Dihydrocodeine has been used for many years without apparent ill effects. It should be used with caution in late pregnancy as it may cause respiratory depression in the neonate.
As with all medicines, use should be avoided during the first trimester.
Dihydrocodeine and paracetamol are excreted in breast milk in concentrations too low to be harmful to the breast fed infant.
Dihydrocodeine may cause vertigo which may affect the ability to drive or use machines.
This medicine can impair cognitive function and can affect a patient's ability to drive safely. This class of medicine is in the list of drugs included in regulations under 5a of the Road Traffic Act 1988. When prescribing this medicine, patients should be told:
• The medicine is likely to affect your ability to drive
• Do not drive until you know how the medicine affects you
• It is an offence to drive while under the influence of this medicine
• However, you would not be committing an offence (called 'statutory defence') if:
- The medicine has been prescribed to treat a medical or dental problem and
- You have taken it according to the instructions given by the prescriber and in the information provided with the medicine and
- It was not affecting your ability to drive safely
• Regular prolonged use of dihydrocodeine is known to lead to addiction and tolerance. Symptoms of restlessness and irritability may result when treatment is then stopped.
• Prolonged use of a painkiller for headaches can make them worse.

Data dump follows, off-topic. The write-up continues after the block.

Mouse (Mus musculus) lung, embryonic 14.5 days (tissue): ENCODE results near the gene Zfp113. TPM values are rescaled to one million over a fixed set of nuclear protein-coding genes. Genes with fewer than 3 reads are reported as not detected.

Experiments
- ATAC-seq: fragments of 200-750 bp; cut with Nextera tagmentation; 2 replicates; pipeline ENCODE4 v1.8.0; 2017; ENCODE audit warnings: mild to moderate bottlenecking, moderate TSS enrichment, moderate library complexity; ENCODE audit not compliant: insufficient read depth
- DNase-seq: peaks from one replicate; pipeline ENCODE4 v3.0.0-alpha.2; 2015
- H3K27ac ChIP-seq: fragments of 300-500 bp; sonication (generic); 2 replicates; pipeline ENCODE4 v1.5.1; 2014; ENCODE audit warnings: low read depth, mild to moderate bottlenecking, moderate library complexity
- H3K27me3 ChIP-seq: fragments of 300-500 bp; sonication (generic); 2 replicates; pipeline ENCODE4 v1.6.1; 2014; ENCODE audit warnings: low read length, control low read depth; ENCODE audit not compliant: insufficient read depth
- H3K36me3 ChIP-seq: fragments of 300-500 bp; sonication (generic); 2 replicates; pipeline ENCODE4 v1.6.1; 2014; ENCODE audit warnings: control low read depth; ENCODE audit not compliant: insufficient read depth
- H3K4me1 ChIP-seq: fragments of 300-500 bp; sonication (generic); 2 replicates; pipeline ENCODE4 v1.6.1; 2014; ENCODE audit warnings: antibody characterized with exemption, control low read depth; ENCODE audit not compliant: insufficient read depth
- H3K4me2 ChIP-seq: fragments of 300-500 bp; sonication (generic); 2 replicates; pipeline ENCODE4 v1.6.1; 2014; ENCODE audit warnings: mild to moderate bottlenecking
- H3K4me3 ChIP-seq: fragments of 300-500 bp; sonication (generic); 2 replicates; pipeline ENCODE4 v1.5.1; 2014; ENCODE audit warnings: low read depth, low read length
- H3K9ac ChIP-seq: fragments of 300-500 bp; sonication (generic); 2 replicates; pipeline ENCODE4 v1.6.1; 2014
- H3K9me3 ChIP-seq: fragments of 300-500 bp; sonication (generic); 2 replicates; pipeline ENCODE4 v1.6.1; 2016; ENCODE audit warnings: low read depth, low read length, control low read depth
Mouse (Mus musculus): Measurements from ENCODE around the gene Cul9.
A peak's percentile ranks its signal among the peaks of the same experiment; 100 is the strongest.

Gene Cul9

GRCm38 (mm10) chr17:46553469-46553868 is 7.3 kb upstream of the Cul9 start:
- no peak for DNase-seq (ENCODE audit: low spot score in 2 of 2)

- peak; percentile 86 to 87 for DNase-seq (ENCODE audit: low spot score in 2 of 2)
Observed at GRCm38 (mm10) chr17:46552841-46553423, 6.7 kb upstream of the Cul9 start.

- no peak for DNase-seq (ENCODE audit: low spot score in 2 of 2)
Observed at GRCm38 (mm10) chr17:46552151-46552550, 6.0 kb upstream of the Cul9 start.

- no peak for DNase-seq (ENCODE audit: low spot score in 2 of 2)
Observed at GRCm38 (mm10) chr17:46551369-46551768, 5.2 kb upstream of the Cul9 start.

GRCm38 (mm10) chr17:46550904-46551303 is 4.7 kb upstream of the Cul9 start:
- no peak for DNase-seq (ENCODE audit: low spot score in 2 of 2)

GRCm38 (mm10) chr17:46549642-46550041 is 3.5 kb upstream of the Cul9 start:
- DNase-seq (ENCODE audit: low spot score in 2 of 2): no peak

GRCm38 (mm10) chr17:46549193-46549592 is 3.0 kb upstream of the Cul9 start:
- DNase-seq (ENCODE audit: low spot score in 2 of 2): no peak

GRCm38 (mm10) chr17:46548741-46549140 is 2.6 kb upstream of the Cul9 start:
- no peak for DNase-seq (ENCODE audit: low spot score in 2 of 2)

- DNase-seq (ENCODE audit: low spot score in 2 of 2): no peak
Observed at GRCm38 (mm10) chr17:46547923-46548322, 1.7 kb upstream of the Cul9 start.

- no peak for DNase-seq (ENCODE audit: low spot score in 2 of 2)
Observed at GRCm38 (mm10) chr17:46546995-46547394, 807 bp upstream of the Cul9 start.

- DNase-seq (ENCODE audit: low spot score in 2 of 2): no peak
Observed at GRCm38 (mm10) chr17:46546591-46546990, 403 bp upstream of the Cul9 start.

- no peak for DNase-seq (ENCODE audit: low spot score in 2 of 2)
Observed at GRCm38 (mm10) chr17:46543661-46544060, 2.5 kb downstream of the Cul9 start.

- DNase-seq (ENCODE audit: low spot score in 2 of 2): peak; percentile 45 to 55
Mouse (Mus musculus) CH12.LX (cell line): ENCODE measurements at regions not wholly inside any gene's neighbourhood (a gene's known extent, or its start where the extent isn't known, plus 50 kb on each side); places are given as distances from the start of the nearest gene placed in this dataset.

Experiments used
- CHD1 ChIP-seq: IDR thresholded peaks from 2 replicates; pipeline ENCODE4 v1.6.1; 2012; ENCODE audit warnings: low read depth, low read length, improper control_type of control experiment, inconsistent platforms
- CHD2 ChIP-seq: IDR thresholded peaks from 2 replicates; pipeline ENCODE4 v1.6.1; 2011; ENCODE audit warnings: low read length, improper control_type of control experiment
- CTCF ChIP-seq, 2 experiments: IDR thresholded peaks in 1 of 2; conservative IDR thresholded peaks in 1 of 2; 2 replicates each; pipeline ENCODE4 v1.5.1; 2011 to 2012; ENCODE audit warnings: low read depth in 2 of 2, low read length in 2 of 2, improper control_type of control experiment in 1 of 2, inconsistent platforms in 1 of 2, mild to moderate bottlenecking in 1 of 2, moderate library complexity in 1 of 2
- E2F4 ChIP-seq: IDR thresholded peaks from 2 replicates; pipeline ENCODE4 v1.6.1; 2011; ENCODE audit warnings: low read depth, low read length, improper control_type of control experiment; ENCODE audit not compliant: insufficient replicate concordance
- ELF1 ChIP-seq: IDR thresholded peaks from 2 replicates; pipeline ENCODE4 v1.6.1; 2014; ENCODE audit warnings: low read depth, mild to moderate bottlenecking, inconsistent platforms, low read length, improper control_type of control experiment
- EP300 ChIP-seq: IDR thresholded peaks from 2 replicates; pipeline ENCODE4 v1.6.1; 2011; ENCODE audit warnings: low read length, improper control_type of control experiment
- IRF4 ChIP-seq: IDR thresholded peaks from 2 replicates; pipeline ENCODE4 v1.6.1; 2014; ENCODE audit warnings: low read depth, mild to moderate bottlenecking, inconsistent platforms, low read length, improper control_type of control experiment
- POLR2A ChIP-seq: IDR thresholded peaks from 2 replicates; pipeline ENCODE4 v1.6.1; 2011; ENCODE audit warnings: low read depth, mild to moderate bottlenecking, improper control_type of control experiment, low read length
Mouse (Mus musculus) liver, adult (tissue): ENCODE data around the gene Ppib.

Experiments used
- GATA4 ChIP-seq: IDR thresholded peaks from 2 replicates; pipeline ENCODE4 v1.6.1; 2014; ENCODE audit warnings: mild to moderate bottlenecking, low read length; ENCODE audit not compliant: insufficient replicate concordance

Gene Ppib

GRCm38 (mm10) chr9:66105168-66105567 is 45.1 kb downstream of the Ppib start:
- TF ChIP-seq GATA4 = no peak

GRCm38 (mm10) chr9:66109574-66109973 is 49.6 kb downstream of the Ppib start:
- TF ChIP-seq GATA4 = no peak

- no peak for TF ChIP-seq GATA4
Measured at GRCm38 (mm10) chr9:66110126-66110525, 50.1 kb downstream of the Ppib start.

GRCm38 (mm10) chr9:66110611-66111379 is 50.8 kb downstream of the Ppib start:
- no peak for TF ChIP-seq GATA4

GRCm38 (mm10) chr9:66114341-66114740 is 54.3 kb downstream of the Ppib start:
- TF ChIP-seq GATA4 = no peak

The information below lists reported adverse reactions, ranked using the following frequency classification:
Very common (≥1/10); common (≥1/100 to <1/10); uncommon (≥1/1,000 to <1/100); rare (≥1/10,000 to <1/1,000); very rare (<1/10,000), not known (cannot be estimated from the available data).
Dihydrocodeine may cause constipation, nausea, vomiting, headache or vertigo and these are relatively common if the dose is increased above 30mg. If constipation occurs it can be treated with a gentle laxative. Tolerance and dependence may occur with dihydrocodeine especially with prolonged dosage.
There have been very rare occurrences of pancreatitis.
Blood and lymphatic system disorders
Not known: agranulocytosis, thrombocytopenia
Hypersensitivity including skin rash may occur.
Immune system disorders
Not known: anaphylactic shock, angioedema
Skin and subcutaneous disorders
Not known: Toxic epidermal necrolysis (TEN), Stevens-Johnson syndrome (SJS), acute generalized exanthematous pustulosis, fixed drug eruption
Reporting of suspected adverse reactions
Reporting suspected adverse reactions after authorisation of the medicinal product is important. It allows continued monitoring of the benefit/risk balance of the medicinal product. Healthcare professionals are asked to report any suspected adverse reactions via Yellow Card Scheme at: www.mhra.gov.uk/yellowcard.
Liver damage is possible in adults who have taken 10g or more of paracetamol. Ingestion of 5g or more of paracetamol may lead to liver damage if the patient has risk factors (see below).
If the patient: